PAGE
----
More practices are also checking in patients from their cars now, so having an organized communication system is key to keep appointments running on time. Once a patient arrives in their car, you can have them text your office, and then receive a reply text or call from your practice once their exam room is ready.

  1. Ask patients about their concerns while they are in the office. During this time of heightened pandemic concern and fear, what you say during an in-office patient visit can impact how safe and secure patients feel about their next appointment. They’re likely continually weighing the risk of ignoring their regular health care and maintenance with that of virus exposure. Some patients might feel more anxiety, but are reluctant to speak up if they are uncomfortable. To help them feel more secure, ask them directly about their concerns. 

    Tip: Instead of asking “Do you have any questions?” go with “What questions do you have?” This slight change will help them open up and share more. 

  1. Make your practice available for telehealth visits. Telehealth is now a necessity for some patients, especially those in high-risk categories related to the COVID-19 pandemic. While you may currently use telehealth for a limited type of appointment, you may want to expand your telehealth availability during times in which the number of cases is high. 
    Because COVID-19 continues to spread and protocols change and evolve, high-risk patients may need to talk with your providers or staff before or after an in-person visit to feel more comfortable. Telehealth is extremely helpful for those types of conversations. You and your practice are seen as a trusted source of medical information through this time — the need for patients in your community to communicate directly with you has rarely been greater. The coronavirus pandemic has a significant impact on the way patients experience care now. While you can’t push patients into attending medical appointments, you can help build the trust they need to feel safe and secure when they are in your care and to see them through to better times.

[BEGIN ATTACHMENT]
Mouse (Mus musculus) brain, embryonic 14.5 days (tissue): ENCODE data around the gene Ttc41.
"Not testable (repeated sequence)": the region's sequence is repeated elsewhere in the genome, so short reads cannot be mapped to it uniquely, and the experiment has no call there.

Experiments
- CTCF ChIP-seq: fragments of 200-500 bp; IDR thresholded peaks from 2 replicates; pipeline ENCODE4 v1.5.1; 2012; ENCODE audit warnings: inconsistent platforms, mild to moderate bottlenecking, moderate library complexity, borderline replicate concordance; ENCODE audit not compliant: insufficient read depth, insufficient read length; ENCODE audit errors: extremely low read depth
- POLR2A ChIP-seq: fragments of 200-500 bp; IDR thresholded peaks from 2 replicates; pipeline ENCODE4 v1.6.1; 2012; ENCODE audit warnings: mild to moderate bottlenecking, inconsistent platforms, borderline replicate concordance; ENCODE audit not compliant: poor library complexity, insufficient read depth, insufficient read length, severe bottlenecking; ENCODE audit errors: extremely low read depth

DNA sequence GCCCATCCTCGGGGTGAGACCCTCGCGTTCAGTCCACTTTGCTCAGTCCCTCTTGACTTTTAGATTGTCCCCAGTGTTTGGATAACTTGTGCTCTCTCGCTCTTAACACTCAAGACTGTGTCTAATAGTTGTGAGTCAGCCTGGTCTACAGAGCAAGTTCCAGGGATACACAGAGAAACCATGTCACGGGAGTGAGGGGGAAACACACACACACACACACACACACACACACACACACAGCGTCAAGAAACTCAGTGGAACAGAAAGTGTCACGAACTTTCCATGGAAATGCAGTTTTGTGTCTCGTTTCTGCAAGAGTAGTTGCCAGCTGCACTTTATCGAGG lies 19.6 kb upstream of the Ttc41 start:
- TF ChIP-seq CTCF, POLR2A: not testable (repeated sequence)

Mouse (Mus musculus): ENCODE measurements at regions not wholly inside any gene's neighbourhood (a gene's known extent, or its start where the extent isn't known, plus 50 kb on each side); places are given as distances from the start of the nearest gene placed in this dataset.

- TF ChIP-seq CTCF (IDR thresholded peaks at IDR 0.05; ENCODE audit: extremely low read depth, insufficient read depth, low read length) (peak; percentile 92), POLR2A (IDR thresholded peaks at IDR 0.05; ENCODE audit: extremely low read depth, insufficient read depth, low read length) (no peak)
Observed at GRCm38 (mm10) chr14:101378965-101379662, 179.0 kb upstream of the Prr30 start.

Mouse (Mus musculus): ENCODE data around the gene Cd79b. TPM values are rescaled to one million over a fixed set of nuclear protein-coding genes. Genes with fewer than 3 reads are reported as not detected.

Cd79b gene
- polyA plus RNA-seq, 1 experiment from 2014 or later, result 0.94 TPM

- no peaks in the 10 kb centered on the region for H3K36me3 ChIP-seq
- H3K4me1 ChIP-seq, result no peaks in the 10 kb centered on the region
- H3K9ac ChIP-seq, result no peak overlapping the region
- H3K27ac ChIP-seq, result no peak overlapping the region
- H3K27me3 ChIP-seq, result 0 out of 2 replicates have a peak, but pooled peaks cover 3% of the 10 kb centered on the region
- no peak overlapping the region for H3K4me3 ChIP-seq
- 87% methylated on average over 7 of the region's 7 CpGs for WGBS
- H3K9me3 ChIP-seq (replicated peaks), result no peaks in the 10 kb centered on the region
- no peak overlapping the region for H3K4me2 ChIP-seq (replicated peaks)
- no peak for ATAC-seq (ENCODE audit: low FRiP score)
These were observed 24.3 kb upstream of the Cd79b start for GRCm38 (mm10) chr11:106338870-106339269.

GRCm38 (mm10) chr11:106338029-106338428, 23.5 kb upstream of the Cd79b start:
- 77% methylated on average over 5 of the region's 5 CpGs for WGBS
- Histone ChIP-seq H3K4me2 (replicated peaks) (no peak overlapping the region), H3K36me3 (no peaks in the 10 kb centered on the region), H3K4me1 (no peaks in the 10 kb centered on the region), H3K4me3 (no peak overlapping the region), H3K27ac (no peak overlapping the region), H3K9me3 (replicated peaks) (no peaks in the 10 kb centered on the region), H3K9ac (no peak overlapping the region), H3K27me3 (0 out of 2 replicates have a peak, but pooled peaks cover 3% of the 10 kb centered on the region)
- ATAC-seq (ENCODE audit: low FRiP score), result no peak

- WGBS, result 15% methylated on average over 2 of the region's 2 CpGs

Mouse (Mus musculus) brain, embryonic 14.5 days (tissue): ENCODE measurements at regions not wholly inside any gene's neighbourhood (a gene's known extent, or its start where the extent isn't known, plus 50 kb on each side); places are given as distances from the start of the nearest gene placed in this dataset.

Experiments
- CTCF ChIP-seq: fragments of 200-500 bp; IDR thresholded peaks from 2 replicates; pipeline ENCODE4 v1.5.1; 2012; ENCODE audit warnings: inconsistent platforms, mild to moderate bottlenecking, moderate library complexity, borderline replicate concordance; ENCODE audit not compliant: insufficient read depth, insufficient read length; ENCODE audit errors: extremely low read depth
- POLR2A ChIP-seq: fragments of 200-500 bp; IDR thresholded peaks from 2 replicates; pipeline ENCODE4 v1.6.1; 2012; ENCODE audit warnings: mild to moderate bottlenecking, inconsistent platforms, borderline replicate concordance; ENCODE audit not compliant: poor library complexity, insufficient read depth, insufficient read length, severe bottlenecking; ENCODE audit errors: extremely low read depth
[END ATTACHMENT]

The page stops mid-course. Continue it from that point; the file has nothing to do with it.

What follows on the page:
Also available:

7 tips to keep your practice running during the first COVID-19 winter

Ready for anything: How to keep your practice prepared, flexible, and connected to patients

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PatientPop is the leader in practice growth with the only all-in-one solution that empowers healthcare providers to improve every digital touchpoint of the patient journey. As experts in the healthcare technology space, PatientPop makes it easy for providers to thrive in the consumerization of healthcare and promote their practice online, attract patients, and retain them for life.